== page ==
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Thursday, July 4, 2019

FREE Online Autism Training from the OPI Montana Autism Education Project



The OPI Montana Autism Education Project is offering 55+ hours of online training in Teaching Procedures, Behavior Interventions and Focused Topics to public school staff in Montana who educate students with autism spectrum disorders.

A listing and description of the training content can be found here. The training can be taken for OPI renewal units and ASHA CEUs and SWP/MFT/LAC/ CEUs. 

New groups start the beginning and middle of each month and you will be sent information then to begin your training. 


You can find more information and register for the online training here.


IMPORTANT INFORMATION IF YOU ARE TAKING THE TRAINING FOR ASHA CEUs:

Information for Speech-Language Providers

ASHA members and/or MT state licensed SLPs are qualified to earn ASHA CEUs for completing the online Relias Learning curriculum. In 2011, a MT licensed SLP completed the ATS training as an "Independent Study" course and earned ASHA CEUs.

ASHA requires that Independent Study activities are approved 30 days prior to the start of the learning activity.

Independent Study forms should be dated at least 30 days prior to the date of the first certificate for completing a module. Below is a link for the ASHA Independent study form. Independent study plans are limited to 20 hours. Participants fill out the form and send it to the Montana MSHA rep. Contact Doug Doty at ddoty@mt.gov for information on whom to send it to.  

The link below will take you directly to the Independent Study form:

http://www.asha.org/ce/self-direct/isteps/
 


Wednesday, July 11, 2018

STAR Autism Training - Anaconda

Dates:  August 20th and 21st - 8:30am - 3:30pm
 
Location:  Lincoln Primary School - 506 Chestnut, Anaconda, MT 59711

This comprehensive two-day workshop provides participants with detailed examples and practice activities on how to implement the evidence-based practices identified in the National Standards Report (2009). The STAR Program (Arick, Loos, Falco and Krug, 2004), a research-based curriculum is used to provide examples.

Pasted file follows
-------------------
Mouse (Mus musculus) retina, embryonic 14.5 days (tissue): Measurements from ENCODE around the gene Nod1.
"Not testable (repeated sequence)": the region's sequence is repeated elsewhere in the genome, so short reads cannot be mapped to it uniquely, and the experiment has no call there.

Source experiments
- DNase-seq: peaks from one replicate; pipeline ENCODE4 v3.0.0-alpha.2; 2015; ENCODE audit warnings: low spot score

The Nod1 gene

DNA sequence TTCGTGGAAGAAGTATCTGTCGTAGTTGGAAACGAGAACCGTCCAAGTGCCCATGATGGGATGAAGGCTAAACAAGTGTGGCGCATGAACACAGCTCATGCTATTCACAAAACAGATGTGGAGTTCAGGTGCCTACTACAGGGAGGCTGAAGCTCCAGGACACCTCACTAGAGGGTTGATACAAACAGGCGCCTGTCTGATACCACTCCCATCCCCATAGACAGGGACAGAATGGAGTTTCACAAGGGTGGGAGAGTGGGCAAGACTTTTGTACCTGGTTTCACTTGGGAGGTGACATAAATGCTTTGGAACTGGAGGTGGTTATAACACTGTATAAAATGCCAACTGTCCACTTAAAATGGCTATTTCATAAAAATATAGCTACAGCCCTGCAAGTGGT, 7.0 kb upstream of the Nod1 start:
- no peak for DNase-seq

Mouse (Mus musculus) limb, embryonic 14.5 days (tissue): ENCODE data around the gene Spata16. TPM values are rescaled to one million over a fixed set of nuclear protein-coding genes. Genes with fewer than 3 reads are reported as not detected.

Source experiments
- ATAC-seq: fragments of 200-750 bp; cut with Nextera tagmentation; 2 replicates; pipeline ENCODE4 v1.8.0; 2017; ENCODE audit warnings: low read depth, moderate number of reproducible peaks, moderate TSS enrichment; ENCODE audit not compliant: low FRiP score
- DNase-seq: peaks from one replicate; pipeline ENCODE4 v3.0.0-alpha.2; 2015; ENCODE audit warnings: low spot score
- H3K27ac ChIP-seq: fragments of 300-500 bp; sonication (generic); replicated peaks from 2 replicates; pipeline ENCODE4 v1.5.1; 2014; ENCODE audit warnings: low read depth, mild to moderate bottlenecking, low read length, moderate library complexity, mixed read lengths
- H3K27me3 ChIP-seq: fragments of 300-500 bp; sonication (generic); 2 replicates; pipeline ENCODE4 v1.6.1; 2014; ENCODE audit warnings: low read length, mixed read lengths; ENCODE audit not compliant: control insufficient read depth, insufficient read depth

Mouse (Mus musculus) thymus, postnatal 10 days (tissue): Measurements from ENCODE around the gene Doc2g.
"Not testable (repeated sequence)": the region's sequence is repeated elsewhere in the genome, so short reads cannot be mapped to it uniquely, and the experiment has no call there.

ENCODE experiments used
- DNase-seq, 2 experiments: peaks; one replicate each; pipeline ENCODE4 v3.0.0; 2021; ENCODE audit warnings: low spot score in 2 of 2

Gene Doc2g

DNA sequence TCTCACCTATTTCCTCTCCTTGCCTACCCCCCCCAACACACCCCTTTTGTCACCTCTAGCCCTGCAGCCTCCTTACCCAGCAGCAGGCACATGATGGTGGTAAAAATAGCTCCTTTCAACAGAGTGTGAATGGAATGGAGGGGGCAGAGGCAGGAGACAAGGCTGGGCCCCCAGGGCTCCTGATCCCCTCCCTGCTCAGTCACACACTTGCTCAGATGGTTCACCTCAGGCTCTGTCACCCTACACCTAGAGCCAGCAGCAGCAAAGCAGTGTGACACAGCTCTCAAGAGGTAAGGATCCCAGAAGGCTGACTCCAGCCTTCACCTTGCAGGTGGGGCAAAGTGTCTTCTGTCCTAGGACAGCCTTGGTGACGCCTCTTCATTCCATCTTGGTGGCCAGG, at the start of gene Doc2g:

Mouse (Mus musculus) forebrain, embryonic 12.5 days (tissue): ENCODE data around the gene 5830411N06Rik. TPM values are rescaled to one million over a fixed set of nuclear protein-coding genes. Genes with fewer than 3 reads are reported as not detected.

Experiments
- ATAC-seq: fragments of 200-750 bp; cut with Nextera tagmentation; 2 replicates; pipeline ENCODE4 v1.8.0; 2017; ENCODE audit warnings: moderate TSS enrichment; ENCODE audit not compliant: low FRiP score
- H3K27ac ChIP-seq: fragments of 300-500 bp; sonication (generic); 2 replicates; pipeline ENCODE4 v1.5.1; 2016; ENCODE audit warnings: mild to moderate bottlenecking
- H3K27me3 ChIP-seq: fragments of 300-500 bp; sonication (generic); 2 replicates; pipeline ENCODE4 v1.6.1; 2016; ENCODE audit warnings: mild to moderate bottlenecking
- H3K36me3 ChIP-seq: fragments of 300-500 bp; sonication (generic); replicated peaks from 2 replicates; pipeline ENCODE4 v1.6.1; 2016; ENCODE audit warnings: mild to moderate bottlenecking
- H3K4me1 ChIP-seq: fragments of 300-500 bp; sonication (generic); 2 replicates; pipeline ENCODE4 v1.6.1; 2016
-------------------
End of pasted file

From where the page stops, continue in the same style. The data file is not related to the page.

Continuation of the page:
Appropriate content connected to the common core curriculum is presented and detailed information on the three evidenced-based instructional methods of discrete trial training, pivotal response training and teaching through functional routines are shared.

Participants will learn how to implement these strategies through structured lesson plans and a curriculum scope and sequence. The workshop will include extensive data collection systems and participants will learn to collect and use data for instructional decision making. Workshop topics will include the use of a power point lecture, video examples, presenter demonstration and participant "hands-on" practice.

Register here.

Shawna Heiser-Data Keeping, ABC sheet and PBS plans

Sidney
August 13th, 2018

Description

Shawna will be discussing the importance of data in the classroom as well as other relevant information for all attendees. This session will be applicable to Para Educators as well as Spe and Regular Education teachers.

Register here.

Disparities in Familiarity with Developmental Disabilities among Low-Income Parents

ABSTRACT

Objective

Parent knowledge about developmental disabilities (DDs) may facilitate access to DD care; however, parents may vary in their knowledge and familiarity with common DDs. This study aimed to assess racial/ethnic and language differences in low-income families’ familiarity, knowledge, and personal experience with DDs.

Methods

We conducted a child development survey among 539 low-income parents of young children attending visits at the Special Supplemental Nutrition Program for Women, Infants, and Children (WIC), in six Oregon counties in 2015. Survey items assessed parent familiarity with early signs of DDs, self-reported knowledge about DDs, and personal experience with a friend or family member with a DD. Bivariable and multivariable analyses assessed differences in outcomes among non-Latino white [white], Latino-English proficient [Latino-EP], Latino-limited English proficient [Latino-LEP], and non-Latino other race English proficient [other race] parents.

Results